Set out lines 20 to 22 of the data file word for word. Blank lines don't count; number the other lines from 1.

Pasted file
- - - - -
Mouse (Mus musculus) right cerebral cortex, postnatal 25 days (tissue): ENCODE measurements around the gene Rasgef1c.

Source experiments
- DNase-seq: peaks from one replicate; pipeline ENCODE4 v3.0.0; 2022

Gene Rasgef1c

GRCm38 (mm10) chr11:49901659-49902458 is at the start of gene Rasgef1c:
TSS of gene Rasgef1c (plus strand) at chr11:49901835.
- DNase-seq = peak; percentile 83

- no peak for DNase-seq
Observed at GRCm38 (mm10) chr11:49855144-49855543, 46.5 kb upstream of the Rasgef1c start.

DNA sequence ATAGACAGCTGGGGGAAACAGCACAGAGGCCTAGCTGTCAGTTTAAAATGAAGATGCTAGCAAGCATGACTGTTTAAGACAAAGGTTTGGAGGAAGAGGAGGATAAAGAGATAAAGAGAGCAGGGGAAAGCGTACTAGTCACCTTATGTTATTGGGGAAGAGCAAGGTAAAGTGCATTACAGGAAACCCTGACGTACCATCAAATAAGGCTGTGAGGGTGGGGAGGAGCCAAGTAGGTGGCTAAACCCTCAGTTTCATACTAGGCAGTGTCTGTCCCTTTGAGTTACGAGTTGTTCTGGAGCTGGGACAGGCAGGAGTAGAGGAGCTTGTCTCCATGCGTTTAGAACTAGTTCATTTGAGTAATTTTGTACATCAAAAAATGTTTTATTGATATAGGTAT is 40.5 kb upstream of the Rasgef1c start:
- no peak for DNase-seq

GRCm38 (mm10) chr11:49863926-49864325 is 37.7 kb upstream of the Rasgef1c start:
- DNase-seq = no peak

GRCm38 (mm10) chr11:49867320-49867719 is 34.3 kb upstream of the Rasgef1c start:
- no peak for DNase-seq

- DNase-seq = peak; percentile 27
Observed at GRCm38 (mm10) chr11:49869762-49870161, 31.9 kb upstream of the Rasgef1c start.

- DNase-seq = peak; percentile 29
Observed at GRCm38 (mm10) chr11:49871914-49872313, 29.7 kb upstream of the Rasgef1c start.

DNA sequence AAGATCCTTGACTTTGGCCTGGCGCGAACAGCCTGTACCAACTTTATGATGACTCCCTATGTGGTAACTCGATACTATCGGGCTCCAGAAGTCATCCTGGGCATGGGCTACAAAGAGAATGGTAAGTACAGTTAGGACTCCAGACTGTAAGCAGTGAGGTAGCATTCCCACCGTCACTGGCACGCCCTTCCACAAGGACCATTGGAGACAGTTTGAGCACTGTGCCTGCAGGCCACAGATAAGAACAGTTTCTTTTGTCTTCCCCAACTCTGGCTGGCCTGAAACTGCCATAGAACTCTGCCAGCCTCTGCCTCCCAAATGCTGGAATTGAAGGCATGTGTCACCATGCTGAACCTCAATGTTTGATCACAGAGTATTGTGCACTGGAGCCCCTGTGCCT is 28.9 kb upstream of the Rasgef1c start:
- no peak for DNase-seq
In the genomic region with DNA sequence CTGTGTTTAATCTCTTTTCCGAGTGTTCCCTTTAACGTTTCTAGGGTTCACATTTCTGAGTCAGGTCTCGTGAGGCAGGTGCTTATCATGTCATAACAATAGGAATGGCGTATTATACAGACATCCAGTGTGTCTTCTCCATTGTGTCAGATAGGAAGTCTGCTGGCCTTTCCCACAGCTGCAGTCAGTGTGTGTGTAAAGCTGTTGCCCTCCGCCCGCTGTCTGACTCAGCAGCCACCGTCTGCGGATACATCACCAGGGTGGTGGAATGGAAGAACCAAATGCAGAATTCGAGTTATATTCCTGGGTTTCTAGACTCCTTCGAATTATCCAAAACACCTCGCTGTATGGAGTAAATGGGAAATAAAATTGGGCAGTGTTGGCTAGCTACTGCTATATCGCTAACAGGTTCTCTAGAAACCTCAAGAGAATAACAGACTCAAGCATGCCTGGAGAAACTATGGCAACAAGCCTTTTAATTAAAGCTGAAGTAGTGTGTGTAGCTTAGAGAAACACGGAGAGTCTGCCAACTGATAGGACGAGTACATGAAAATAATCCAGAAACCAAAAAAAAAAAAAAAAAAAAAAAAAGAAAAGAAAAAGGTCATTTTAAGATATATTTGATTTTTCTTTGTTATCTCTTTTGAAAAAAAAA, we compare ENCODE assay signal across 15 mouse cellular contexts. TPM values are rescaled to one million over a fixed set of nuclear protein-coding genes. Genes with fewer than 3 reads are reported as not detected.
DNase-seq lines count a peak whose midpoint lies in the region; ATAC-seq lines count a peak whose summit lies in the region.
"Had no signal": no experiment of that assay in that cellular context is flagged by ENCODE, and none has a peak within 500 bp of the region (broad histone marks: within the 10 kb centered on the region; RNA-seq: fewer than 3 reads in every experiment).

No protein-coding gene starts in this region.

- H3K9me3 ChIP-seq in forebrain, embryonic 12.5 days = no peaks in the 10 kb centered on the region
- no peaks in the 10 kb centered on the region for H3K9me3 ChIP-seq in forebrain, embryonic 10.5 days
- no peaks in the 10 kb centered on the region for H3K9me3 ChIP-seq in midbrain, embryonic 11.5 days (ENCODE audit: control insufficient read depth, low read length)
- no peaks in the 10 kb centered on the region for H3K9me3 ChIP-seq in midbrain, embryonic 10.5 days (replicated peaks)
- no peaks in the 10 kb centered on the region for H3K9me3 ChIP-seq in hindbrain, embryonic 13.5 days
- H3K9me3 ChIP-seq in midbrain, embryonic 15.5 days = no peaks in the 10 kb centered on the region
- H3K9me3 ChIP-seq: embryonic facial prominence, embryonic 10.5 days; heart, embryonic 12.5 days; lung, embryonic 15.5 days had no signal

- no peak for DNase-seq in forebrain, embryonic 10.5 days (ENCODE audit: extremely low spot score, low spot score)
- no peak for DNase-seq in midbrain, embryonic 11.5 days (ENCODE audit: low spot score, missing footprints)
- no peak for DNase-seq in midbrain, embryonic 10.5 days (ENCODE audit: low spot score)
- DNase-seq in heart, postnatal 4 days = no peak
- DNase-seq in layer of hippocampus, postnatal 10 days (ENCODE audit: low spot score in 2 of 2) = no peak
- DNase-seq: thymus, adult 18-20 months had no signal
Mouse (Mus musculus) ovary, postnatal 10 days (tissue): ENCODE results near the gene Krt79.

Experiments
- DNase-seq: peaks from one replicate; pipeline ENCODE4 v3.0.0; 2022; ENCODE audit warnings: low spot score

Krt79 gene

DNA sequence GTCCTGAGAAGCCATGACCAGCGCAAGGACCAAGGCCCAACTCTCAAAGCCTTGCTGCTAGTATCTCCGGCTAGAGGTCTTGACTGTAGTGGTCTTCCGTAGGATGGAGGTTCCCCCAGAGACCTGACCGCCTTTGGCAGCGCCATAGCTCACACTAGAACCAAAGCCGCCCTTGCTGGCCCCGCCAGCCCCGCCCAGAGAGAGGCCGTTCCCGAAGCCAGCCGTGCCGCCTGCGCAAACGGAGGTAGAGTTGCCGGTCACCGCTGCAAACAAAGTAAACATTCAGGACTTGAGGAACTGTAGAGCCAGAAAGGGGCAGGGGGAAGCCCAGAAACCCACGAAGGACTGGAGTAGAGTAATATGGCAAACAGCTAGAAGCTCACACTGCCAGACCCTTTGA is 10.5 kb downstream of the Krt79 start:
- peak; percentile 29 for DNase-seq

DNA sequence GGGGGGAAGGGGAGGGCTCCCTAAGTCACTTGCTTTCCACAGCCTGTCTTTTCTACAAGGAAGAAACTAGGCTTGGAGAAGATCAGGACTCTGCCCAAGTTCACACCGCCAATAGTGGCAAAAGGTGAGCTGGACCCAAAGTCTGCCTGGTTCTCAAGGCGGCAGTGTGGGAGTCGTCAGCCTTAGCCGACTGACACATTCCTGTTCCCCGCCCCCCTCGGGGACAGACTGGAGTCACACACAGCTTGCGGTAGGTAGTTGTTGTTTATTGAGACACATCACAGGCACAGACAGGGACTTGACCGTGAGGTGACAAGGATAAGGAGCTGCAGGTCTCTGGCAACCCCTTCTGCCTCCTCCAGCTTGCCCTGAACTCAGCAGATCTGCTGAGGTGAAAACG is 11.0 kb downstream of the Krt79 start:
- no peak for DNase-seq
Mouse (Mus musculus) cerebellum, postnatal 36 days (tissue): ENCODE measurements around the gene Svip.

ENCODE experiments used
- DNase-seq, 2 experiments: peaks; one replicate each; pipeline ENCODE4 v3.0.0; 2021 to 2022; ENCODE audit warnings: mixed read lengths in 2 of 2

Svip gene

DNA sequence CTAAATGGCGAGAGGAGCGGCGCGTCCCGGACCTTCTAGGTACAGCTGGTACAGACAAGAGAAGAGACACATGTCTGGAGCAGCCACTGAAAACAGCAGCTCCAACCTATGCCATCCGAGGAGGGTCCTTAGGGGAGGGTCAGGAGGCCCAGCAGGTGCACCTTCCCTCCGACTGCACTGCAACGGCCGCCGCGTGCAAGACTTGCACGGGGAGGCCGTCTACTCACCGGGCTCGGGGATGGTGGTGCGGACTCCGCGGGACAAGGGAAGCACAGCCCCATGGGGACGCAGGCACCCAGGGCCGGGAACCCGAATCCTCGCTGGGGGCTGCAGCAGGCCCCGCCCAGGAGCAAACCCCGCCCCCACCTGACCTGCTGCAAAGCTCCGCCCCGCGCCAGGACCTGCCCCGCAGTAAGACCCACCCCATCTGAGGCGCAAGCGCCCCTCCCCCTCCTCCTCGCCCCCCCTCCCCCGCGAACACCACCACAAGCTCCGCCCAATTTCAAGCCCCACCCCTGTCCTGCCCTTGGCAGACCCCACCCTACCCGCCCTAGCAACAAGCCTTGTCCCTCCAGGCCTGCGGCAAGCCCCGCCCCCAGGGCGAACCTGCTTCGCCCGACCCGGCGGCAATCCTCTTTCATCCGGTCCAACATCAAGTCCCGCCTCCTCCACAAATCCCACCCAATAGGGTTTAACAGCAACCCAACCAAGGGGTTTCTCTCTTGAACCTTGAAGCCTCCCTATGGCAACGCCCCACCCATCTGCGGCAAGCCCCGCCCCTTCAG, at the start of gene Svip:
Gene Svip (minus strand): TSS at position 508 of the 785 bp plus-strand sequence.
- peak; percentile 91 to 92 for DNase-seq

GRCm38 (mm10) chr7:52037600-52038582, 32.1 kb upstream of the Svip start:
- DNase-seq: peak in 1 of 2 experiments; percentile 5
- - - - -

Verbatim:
DNA sequence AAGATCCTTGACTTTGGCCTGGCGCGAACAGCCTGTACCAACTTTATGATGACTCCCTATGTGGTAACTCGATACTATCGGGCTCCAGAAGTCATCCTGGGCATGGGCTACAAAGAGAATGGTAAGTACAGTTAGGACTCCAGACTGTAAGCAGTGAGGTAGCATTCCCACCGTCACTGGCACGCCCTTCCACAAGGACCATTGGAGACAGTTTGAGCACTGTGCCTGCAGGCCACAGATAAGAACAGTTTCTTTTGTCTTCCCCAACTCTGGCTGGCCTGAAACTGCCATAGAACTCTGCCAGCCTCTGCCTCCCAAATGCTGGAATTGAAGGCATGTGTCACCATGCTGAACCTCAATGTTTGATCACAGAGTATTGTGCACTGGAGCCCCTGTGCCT is 28.9 kb upstream of the Rasgef1c start:
- no peak for DNase-seq
In the genomic region with DNA sequence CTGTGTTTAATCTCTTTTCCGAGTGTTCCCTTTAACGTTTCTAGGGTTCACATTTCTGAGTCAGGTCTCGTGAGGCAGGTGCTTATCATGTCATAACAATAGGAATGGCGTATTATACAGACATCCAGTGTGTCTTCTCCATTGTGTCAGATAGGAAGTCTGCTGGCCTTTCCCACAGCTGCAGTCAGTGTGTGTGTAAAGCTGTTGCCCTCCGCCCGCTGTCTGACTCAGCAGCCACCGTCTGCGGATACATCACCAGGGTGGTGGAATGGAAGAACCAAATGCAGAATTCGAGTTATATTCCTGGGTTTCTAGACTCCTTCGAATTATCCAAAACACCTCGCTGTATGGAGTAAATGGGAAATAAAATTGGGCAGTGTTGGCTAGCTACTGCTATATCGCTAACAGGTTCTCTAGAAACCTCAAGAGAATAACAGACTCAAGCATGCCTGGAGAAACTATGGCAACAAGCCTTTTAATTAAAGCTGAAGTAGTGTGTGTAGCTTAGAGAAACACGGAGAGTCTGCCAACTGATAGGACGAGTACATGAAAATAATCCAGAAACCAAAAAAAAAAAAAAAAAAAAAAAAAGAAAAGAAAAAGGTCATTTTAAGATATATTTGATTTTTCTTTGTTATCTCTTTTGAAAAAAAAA, we compare ENCODE assay signal across 15 mouse cellular contexts. TPM values are rescaled to one million over a fixed set of nuclear protein-coding genes. Genes with fewer than 3 reads are reported as not detected.